A dog walker has come across an unexpected find whilst out in Somerset.
Roger Evans found a ‘well-preserved’ human skull whilst walking along the banks of the River Sowy.
He reported his findings to the police and it was analysed. After months of research, results revealed it belonged to a woman aged 45 or older during the late Iron Age (380-190BC) – several centuries before the first Roman invasion of Britain.
No other human remains were found, but the archaeologists discovered that the skull lay close to a series of round, timber posts driven deep into the river bed. Credit: Environment Agency
Analysis by a human bone expert showed that the female skull suffered considerably from gum disease and tooth loss.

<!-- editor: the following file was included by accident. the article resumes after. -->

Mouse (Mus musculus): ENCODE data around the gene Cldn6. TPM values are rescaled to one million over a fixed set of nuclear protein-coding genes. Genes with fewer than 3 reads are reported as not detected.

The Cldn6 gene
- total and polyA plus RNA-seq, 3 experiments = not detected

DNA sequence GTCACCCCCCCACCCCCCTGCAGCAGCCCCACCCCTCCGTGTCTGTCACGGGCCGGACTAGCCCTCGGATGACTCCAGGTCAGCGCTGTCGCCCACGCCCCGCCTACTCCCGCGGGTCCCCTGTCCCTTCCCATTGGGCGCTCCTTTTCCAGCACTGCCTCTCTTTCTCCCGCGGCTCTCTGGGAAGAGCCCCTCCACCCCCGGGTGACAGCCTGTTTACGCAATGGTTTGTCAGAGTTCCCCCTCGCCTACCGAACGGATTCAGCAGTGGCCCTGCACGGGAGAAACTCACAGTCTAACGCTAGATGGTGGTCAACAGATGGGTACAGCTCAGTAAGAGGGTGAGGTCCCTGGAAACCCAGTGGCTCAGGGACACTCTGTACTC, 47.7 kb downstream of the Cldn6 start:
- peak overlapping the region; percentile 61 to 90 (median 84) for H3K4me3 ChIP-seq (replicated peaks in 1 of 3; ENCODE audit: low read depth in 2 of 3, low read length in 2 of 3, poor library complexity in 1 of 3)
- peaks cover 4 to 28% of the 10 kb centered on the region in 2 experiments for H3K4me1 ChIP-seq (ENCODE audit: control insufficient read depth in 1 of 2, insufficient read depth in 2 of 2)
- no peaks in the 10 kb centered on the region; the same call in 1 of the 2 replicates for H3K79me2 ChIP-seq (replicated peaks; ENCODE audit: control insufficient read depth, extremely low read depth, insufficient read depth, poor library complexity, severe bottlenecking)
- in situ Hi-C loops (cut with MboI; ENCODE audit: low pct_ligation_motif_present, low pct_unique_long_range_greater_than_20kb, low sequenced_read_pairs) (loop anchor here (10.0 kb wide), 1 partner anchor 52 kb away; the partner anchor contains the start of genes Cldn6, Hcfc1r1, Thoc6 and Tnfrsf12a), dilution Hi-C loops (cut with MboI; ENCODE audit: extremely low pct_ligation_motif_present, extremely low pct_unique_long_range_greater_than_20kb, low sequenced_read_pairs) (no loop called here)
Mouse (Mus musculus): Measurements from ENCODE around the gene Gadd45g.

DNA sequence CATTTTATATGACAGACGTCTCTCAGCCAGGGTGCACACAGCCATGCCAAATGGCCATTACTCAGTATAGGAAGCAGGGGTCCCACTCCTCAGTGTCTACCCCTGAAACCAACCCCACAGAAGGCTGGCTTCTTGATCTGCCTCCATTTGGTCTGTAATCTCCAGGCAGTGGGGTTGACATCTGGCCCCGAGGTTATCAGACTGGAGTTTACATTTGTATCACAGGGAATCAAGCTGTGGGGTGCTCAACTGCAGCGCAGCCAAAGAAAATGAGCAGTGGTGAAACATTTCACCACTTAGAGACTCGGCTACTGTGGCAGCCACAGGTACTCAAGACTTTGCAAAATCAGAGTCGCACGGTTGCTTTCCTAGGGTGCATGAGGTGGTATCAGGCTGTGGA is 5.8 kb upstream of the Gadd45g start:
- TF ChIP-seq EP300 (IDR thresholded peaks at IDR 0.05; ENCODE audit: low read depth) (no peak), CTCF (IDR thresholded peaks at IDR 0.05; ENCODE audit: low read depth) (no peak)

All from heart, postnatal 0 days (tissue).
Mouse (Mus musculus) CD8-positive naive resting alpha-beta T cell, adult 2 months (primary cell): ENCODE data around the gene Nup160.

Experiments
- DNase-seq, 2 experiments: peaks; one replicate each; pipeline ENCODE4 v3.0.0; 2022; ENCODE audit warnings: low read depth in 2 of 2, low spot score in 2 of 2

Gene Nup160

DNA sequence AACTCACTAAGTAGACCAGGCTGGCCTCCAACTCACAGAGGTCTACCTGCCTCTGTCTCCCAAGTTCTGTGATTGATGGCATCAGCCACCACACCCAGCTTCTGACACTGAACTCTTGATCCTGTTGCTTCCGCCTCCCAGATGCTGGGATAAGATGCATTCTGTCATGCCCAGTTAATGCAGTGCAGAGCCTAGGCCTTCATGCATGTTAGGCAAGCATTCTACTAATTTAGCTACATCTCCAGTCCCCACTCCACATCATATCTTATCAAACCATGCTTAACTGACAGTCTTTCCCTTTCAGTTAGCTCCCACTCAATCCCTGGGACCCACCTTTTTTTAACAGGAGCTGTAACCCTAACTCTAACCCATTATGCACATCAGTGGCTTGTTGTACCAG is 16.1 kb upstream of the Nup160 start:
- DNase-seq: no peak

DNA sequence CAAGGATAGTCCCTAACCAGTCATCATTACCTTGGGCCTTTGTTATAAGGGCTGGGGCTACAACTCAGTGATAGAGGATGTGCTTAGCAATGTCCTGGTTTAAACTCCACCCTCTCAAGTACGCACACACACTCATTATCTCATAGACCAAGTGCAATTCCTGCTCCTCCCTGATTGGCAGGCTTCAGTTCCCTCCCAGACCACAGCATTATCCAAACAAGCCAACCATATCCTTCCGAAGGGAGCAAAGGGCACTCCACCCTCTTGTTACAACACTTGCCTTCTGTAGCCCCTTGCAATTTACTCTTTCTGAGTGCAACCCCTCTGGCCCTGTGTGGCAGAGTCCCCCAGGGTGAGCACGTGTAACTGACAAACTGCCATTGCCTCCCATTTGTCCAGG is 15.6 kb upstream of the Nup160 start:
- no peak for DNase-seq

Her diet included coarse material, which had unevenly worn her remaining teeth, and resulted in severe osteoarthritis in the joint of her right jaw. She had also suffered at least one episode of chronic illness or nutritional stress during childhood.
The woman’s head also appears to have been deliberately removed at, or shortly after death. Archeologists say such discoveries are becoming more common.
Severed heads are not an unusual discovery for the Iron Age, but the placement of the skull in a wetland beside a wooden structure is very rare, possibly reflecting a practice of making ritual offerings in watery environments. RICHARD BRUNNING, SOUTH WEST HERITAGE TRUST